• Given the maritime domain’s susceptibility to threats, such collaboration enables India to effectively police its waters and counter transnational security challenges like terrorism.

Addressing Energy Security:

  • Cooperation with northern neighbours like Nepal and Bhutan, as well as countries in the Indian Ocean, is critical for ensuring India’s energy security.
  • With a significant portion of India’s oil and gas imports traveling via sea routes, collaboration with neighbouring countries is indispensable to prevent disruptions in energy supplies.

Bridging Development Deficits:

  • Active engagement with neighbouring countries also facilitates the development of India’s North-Eastern states.
  • For instance, Bangladesh’s approval for the use of its ports for transit and trans-shipment of cargo to the North-East highlights the potential for regional cooperation to bridge development gaps.

Leveraging Soft Power Diplomacy:

India’s rich cultural and historical ties with its neighbours serve as a cornerstone of its soft power diplomacy. By promoting cultural exchanges and emphasising shared heritage, India strengthens people-to-people ties and enhances its influence in the region, exemplifying the potential of soft power diplomacy to bolster diplomatic relations.

Takeaways from India-Bhutan Relationship for India’s NFP

Mutual Respect & Coordination:

  • Both nations look to each other as equals, treat each other with the utmost respect, and have long realized that size (in terms of area, and population) does not make a difference in relations between two sovereign nation-states.
  • Thus, India has constantly respected Bhutanese identity, Bhutan’s unique religious practices, and its desire to be economically prosperous while retaining its way of life.
  • On its part, Bhutan has long known that there is no real threat to its sovereignty or identity from its southern flank. It has looked to India to help it grow, develop and prosper.

Cooperation in the Sustainable Project- Gelephu:

  • Gelephu is to be like a Special Economic Zone (SEZ) to attract foreign investment and advance prosperity for that nation. Naturally, India, including its business entities, is expected to play a significant role in this effort.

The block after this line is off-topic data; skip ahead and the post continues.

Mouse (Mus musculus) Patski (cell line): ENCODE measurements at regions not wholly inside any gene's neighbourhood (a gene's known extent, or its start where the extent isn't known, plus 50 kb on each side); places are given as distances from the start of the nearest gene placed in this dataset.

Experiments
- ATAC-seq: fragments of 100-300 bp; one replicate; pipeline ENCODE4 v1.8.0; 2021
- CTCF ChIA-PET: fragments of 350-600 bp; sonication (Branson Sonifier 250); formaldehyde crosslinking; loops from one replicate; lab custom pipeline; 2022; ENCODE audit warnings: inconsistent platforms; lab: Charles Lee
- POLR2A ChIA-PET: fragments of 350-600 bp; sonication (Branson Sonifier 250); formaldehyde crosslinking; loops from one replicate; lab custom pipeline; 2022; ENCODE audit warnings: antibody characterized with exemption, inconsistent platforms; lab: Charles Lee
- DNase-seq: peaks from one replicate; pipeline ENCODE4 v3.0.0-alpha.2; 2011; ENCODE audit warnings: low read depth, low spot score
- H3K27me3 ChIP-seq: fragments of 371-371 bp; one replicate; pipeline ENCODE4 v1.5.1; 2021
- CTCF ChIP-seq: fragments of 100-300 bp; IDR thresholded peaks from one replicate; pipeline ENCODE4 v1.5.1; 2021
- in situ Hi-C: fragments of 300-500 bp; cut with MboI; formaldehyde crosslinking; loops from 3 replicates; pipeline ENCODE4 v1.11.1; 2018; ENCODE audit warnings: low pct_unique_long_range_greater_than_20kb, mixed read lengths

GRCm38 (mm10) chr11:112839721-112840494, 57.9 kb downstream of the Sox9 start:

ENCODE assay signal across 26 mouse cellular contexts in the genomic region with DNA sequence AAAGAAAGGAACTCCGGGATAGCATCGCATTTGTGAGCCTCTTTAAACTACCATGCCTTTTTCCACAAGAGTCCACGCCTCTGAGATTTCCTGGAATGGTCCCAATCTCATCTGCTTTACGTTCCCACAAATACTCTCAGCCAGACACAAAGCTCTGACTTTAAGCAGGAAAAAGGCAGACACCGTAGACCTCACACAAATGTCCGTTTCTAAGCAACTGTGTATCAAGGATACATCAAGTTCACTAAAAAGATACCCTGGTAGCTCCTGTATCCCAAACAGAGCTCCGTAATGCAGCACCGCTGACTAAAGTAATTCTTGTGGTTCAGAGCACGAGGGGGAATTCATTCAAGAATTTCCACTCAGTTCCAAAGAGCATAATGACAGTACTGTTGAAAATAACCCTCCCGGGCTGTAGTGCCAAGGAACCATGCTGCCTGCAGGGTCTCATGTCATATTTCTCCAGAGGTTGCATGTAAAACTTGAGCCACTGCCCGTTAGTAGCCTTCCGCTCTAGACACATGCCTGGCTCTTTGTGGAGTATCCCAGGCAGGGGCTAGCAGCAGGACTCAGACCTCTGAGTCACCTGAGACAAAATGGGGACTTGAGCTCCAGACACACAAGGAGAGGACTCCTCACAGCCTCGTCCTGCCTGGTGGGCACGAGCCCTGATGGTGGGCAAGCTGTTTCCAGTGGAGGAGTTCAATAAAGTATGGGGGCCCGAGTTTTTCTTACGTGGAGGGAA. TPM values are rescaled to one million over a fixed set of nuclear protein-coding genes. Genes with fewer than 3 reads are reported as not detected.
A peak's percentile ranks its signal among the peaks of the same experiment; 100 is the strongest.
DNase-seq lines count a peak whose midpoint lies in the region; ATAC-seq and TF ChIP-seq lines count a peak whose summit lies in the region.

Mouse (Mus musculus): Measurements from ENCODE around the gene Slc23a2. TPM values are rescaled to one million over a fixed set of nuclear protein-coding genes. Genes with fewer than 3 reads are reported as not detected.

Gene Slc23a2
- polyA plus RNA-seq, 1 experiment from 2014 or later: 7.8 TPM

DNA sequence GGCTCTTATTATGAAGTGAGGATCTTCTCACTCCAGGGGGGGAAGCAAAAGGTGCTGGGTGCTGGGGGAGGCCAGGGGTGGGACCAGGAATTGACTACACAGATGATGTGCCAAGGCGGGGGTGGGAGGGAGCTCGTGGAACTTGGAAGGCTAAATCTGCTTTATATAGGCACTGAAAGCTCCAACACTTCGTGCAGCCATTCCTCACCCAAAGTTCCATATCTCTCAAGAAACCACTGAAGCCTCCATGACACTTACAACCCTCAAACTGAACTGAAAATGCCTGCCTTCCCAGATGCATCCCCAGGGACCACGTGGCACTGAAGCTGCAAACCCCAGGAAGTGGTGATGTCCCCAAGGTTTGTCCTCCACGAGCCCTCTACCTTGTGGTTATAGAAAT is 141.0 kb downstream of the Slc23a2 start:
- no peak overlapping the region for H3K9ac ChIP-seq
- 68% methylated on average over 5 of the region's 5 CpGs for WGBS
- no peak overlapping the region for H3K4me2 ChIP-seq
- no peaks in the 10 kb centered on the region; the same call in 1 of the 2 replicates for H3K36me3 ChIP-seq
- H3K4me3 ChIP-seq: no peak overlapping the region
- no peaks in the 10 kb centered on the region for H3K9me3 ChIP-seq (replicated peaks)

• Simultaneously, the Gelephu Mindfulness City is to keep sustainability, well-being, and environmental concerns at the forefront. Such a project is expected to lead the people of Bhutan to higher income levels while allaying any concerns about its impact on Bhutan as a carbon-negative country.

Constant and Regular Dialogues:

  • It is a common understanding that any relationship, whether it is between two individuals or between two nations, needs constant tending, regular dialogue, and a lot of care and cooperation.
  • The back-to-back visits of the Prime Ministers of Bhutan and India to each other’s nations are a manifestation of this attention placed on the relationship by both governments.
  • This is a good augury for the continued growth and development of India-Bhutan ties. It epitomizes India’s Neighbourhood First policy approach.

Hydropower and Renewable Energy Collaboration:

  • Hydropower cooperation is the bedrock of India’s relations with Bhutan. Several cooperative hydro projects have been completed such as 1,020 MW Tala Hydroelectric Project and commissioned by the two governments which supply clean electricity to India and provide Thimphu with a stream of revenue due to which it has graduated out of the Least Developed Country status.
  • The delayed Punatsangchhu-II hydropower project is expected to be completed in 2024 – yet another successful example of the government-to-government model of cooperation in hydropower.

India’s Development Assistance: